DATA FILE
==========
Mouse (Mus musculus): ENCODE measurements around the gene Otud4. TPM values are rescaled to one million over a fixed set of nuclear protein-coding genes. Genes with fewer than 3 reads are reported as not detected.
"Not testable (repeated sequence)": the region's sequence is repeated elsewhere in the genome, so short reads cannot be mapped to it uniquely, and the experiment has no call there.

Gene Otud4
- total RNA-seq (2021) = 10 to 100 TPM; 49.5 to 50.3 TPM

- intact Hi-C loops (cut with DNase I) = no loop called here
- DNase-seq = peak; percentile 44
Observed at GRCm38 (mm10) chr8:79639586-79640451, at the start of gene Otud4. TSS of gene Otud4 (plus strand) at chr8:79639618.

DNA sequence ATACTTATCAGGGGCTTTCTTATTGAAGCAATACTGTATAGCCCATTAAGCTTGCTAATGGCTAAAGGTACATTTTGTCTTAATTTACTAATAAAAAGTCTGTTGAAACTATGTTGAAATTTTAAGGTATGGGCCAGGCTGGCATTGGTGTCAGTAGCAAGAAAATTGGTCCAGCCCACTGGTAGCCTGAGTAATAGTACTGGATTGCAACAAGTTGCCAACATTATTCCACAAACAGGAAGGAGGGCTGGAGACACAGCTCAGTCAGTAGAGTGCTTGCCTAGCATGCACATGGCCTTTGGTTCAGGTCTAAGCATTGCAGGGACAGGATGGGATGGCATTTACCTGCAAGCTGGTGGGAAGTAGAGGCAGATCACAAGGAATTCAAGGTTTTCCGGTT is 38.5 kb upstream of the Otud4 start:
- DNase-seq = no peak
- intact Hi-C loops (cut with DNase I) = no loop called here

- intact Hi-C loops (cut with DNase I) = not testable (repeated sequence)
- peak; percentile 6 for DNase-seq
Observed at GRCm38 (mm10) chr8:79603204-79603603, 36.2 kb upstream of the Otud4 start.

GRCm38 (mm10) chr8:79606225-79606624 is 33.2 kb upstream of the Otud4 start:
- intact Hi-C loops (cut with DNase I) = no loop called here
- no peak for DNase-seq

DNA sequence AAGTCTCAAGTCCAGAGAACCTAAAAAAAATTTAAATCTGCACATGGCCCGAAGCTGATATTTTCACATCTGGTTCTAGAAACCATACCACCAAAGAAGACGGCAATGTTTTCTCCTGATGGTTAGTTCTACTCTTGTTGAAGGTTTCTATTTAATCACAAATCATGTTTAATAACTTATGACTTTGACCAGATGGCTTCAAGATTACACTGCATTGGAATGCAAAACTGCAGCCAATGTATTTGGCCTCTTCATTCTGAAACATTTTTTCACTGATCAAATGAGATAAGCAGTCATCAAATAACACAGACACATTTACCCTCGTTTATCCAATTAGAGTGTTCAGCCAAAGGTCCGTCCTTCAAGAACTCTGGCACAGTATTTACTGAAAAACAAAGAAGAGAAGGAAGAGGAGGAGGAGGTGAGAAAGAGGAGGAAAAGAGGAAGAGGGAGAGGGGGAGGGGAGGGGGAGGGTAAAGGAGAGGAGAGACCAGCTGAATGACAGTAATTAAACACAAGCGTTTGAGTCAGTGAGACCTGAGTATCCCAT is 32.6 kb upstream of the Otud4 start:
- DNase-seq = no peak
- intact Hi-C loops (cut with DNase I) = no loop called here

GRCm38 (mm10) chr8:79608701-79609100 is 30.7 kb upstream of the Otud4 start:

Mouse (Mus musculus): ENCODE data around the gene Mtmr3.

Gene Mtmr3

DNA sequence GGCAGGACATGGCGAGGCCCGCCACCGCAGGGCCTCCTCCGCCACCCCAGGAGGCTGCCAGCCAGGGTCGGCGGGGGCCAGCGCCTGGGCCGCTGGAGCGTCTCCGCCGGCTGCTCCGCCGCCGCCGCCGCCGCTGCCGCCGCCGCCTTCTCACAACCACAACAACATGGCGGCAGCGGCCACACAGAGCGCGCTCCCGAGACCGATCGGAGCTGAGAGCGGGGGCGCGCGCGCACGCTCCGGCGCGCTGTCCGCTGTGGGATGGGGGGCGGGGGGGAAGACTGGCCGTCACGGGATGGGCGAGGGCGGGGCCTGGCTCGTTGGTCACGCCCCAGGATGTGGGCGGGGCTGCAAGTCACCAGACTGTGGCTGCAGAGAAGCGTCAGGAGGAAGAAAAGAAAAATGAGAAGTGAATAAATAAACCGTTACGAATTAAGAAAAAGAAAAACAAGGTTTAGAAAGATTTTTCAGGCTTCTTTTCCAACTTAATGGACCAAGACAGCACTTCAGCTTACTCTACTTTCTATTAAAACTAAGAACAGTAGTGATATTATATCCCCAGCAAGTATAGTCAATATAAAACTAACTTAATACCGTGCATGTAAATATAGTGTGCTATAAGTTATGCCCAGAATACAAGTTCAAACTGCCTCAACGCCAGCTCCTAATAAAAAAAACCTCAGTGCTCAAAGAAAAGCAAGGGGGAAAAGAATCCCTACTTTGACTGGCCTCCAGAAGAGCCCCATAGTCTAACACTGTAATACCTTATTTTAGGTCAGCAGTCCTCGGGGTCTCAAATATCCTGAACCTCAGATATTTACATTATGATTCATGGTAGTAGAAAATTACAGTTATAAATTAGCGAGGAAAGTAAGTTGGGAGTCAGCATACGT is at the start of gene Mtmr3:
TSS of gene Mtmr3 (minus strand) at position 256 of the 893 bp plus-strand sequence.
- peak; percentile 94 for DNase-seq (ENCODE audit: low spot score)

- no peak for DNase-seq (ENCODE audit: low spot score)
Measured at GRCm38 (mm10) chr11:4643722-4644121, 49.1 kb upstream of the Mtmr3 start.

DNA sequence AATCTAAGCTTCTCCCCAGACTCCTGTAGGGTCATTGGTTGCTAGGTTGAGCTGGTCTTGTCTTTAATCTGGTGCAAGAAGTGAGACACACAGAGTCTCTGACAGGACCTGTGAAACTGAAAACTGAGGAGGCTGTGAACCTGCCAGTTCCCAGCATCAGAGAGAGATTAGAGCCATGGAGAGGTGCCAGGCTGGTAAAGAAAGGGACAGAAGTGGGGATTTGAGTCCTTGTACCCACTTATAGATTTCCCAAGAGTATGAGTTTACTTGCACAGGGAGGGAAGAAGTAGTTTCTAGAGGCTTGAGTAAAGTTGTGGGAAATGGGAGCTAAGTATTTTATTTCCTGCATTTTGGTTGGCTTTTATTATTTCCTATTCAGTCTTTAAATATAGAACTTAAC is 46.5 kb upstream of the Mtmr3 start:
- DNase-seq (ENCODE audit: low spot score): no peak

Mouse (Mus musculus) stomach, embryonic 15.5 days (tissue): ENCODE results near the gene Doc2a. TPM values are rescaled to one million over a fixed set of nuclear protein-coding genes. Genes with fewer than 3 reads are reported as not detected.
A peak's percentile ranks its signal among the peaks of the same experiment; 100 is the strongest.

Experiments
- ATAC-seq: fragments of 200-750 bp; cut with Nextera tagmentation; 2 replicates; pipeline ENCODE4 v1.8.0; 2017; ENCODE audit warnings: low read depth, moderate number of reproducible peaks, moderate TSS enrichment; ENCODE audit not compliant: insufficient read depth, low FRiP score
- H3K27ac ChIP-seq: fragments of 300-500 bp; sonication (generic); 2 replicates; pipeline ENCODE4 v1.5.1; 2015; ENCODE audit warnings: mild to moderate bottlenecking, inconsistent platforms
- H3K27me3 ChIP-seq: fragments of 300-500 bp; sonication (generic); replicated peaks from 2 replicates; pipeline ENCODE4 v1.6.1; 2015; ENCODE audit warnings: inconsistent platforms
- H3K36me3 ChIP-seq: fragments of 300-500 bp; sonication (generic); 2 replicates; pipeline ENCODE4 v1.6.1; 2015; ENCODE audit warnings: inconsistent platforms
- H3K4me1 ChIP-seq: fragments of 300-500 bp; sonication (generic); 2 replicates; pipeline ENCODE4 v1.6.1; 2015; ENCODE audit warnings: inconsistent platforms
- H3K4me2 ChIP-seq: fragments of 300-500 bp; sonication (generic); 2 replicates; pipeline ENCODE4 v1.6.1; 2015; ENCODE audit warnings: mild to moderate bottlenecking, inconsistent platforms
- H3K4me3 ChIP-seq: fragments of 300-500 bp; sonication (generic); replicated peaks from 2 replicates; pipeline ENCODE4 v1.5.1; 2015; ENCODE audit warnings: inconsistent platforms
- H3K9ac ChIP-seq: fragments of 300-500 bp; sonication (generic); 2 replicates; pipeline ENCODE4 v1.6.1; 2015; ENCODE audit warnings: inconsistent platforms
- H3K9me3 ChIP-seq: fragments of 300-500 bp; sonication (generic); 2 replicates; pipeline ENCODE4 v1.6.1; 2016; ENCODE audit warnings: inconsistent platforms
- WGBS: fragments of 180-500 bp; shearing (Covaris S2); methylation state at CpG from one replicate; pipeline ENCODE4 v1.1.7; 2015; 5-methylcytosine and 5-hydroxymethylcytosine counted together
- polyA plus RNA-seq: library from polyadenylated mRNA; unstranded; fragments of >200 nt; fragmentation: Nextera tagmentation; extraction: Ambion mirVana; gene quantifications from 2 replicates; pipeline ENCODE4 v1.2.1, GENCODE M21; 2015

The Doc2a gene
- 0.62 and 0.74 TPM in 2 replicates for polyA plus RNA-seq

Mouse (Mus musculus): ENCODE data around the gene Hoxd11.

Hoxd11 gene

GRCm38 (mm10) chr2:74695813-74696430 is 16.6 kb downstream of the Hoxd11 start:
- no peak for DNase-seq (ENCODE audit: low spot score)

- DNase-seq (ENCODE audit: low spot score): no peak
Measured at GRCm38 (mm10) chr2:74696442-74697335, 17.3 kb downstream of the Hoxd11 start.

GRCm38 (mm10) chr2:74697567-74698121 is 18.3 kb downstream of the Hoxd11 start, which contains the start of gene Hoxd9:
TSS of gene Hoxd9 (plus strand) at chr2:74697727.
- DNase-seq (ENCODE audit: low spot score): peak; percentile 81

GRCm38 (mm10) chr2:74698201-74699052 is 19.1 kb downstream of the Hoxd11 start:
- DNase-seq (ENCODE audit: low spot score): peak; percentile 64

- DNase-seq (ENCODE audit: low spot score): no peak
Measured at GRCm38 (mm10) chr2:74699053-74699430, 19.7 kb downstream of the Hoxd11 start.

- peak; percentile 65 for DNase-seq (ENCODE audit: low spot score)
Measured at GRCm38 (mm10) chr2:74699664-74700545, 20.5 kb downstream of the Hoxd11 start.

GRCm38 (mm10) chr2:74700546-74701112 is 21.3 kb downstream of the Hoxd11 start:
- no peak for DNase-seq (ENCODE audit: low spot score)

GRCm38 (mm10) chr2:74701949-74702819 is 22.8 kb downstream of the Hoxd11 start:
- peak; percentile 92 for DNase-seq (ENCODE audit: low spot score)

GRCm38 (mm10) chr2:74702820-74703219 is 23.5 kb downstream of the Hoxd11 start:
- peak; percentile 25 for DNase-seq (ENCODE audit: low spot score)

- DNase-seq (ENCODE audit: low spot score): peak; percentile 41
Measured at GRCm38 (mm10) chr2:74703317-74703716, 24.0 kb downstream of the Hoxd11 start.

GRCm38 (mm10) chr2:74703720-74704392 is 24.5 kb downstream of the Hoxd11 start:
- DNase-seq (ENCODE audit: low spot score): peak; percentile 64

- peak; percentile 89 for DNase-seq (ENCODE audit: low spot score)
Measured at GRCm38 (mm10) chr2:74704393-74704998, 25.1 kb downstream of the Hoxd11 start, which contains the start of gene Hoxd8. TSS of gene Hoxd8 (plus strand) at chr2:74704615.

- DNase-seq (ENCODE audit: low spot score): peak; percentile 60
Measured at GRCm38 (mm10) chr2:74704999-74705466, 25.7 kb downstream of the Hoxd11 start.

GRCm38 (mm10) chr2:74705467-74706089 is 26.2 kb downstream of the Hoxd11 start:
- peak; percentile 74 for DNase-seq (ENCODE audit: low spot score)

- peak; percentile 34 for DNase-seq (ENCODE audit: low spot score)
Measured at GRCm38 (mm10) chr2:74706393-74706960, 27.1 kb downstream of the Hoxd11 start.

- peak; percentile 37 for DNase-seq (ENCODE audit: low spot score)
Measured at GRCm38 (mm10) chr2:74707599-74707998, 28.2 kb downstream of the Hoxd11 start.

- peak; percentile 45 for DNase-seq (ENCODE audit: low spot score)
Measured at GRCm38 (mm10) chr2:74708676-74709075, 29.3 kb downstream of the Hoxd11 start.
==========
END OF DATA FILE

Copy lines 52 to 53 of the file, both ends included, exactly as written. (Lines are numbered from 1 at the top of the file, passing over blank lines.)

GRCm38 (mm10) chr2:74697567-74698121 is 18.3 kb downstream of the Hoxd11 start, which contains the start of gene Hoxd9:
TSS of gene Hoxd9 (plus strand) at chr2:74697727.